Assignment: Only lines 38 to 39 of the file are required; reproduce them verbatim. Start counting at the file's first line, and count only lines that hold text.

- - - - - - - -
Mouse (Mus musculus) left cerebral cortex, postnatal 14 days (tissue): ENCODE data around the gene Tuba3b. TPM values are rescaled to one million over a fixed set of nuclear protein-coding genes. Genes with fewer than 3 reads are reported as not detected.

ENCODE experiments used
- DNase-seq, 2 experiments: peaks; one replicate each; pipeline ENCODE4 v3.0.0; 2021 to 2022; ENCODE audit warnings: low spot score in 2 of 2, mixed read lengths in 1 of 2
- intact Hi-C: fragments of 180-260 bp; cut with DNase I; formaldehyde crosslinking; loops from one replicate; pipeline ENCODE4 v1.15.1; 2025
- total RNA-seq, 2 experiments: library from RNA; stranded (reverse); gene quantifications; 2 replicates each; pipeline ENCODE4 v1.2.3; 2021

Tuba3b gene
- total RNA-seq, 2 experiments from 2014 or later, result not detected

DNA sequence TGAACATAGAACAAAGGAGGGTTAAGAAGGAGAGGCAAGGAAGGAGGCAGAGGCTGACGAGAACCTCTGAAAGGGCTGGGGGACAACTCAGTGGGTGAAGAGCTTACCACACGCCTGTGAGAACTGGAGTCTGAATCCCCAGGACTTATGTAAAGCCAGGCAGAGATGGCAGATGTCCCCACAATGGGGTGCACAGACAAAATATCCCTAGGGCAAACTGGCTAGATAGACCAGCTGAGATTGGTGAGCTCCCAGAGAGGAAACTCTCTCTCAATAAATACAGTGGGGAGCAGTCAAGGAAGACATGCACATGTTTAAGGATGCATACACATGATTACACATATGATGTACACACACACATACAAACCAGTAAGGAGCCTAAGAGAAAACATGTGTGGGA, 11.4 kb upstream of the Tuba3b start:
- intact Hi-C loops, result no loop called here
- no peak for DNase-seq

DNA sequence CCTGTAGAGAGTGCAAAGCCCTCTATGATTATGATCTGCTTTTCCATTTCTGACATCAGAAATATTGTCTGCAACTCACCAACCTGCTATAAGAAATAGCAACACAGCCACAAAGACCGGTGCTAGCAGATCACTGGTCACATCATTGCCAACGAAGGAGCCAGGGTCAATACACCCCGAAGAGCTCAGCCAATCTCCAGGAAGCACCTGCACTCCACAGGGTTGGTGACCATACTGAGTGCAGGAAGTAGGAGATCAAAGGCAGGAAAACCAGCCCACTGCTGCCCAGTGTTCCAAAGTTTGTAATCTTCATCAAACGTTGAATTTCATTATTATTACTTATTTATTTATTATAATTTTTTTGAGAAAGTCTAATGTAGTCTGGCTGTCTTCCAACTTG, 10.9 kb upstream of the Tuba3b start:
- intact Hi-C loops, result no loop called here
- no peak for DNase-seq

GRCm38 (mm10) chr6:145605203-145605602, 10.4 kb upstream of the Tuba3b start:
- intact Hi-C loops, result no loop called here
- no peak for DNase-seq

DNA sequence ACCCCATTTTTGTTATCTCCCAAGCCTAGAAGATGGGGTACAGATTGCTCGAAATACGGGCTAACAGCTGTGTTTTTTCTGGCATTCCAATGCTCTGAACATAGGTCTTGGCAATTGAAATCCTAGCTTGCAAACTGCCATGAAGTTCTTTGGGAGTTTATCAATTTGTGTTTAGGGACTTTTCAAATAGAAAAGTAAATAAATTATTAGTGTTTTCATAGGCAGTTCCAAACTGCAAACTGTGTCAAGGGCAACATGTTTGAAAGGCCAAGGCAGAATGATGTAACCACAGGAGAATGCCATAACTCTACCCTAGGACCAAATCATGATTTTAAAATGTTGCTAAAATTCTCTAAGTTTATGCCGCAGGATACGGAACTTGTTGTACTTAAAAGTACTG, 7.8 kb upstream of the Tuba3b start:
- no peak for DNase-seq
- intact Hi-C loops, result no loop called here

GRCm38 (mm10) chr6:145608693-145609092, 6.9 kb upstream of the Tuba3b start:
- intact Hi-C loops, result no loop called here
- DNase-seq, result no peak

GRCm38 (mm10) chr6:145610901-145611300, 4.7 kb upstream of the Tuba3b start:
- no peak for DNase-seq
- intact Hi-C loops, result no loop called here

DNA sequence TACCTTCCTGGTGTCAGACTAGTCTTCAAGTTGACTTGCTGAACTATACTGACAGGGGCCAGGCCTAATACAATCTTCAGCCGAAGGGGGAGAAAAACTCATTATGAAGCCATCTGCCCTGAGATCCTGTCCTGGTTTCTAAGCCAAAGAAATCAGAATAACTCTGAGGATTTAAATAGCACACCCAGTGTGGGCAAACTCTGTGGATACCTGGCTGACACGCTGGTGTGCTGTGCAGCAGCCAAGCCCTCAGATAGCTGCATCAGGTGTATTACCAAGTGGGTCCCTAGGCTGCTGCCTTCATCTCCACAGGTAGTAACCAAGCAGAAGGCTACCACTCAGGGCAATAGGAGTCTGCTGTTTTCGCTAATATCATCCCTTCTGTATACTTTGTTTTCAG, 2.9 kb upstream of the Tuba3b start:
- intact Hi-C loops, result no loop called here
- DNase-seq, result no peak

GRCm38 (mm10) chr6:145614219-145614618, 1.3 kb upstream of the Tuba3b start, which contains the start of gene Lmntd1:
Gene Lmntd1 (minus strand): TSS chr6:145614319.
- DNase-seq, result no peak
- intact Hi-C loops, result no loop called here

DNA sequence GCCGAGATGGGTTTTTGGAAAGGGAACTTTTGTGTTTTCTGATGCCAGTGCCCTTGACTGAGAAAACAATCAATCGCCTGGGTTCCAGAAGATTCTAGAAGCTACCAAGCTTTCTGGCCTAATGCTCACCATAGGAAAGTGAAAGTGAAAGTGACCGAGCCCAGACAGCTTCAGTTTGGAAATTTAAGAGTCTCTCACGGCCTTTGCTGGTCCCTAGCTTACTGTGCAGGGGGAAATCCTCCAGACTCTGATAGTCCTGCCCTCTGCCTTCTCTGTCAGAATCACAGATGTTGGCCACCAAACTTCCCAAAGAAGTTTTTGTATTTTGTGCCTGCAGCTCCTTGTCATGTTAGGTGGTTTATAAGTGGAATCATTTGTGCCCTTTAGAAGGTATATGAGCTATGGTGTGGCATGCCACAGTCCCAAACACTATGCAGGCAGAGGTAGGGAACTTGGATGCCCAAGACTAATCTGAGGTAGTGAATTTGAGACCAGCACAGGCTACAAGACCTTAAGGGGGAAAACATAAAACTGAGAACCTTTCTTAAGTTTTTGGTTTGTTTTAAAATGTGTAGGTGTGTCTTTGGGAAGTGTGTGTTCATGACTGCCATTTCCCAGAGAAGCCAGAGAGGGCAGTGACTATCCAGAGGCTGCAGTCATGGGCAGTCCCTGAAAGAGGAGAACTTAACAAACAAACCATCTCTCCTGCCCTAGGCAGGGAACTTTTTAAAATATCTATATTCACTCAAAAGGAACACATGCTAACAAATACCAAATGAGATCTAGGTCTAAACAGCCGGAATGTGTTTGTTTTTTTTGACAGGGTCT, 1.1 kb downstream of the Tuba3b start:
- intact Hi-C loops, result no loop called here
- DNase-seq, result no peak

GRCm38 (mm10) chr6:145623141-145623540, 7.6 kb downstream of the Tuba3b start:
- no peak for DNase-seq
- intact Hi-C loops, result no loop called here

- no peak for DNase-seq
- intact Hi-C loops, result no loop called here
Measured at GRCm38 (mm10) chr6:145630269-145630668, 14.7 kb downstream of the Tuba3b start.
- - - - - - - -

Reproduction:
- intact Hi-C loops, result no loop called here

- no peak for DNase-seq